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Sunscreen: Are You Really Covered?

What's true, and what's not, about sunscreen and SPF.

Sunscreen: True or False continued...

Don't want to invest in a whole new summer wardrobe? Spike your detergent with a wash-in SPF product you can toss in with your laundry.

4. Using makeup with SPF is just like wearing regular facial sunscreen.

FALSE. Certainly, applying makeup that contains SPF is better than skipping it altogether, but it's not as effective as wearing a facial lotion with sunscreen underneath. Generally, most makeup cracks on skin, allowing UV rays through.

"For makeup to provide adequate ultraviolet protection, it would need to be applied in a really thick layer, which most women do not do," Gilman says.

So unless you plan to spackle on your foundation, smooth on a layer of lotion with sunscreen first and then apply your makeup.

5. Sunscreen can cause cancer.

FALSE. The only way sunscreen could be hazardous to your health is if it is absorbed into the body, which does not happen, says Amy Wechsler, MD, dermatologist and author of The Mind-Beauty Connection: 9 Days to Reverse Stress Aging and Reveal More Youthful, Beautiful Skin. "UV rays break down the chemical molecules in some sunscreens relatively quickly, long before they can seep into skin."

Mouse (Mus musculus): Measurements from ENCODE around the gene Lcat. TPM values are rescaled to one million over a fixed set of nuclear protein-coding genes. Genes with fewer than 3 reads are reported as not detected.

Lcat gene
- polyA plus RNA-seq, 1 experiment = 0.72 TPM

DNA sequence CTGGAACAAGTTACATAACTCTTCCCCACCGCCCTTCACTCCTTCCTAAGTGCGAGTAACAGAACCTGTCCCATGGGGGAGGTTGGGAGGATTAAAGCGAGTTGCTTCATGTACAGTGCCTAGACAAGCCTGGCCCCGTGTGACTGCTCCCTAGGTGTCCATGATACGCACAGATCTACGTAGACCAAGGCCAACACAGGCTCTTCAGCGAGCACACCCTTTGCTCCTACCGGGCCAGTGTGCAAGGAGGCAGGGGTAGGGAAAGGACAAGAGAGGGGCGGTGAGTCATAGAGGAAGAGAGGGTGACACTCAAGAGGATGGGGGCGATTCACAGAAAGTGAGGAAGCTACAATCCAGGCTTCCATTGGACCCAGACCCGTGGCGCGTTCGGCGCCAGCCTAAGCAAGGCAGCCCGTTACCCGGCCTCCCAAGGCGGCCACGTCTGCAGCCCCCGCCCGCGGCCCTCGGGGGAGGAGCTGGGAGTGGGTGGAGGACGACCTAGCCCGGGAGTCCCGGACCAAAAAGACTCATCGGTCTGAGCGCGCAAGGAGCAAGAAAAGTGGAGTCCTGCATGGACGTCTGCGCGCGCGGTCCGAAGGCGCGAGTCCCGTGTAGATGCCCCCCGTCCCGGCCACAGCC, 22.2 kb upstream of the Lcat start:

Still concerned? Use a sunscreen containing physical blocking ingredients such as zinc oxide and titanium oxide, which stay on the surface of the skin as a protective barrier. Don't be tempted to use babies' or children's sunscreens, which don't necessarily contain physical blocks.

Also, you should check the "active ingredients" section on the label to see what the bottle contains. Even the same product can vary from year to year.

6. "Water-resistant" sunscreen doesn't need to be reapplied after swimming.

FALSE. "No sunscreen is truly waterproof," Wechsler says. The FDA agrees. Sunscreens are allowed to call themselves "water-resistant" but not "waterproof," and their labels have to say how long the water resistance lasts.

You should reapply sunscreen every two hours, and every time you get in and out of the water or work up a sweat.

7. Wearing sunscreen can lead to vitamin D deficiency.

FALSE. No doubt about it: You need vitamin D (which your body can make when exposed to the sun).  But that doesn't give you a no-SPF pass.

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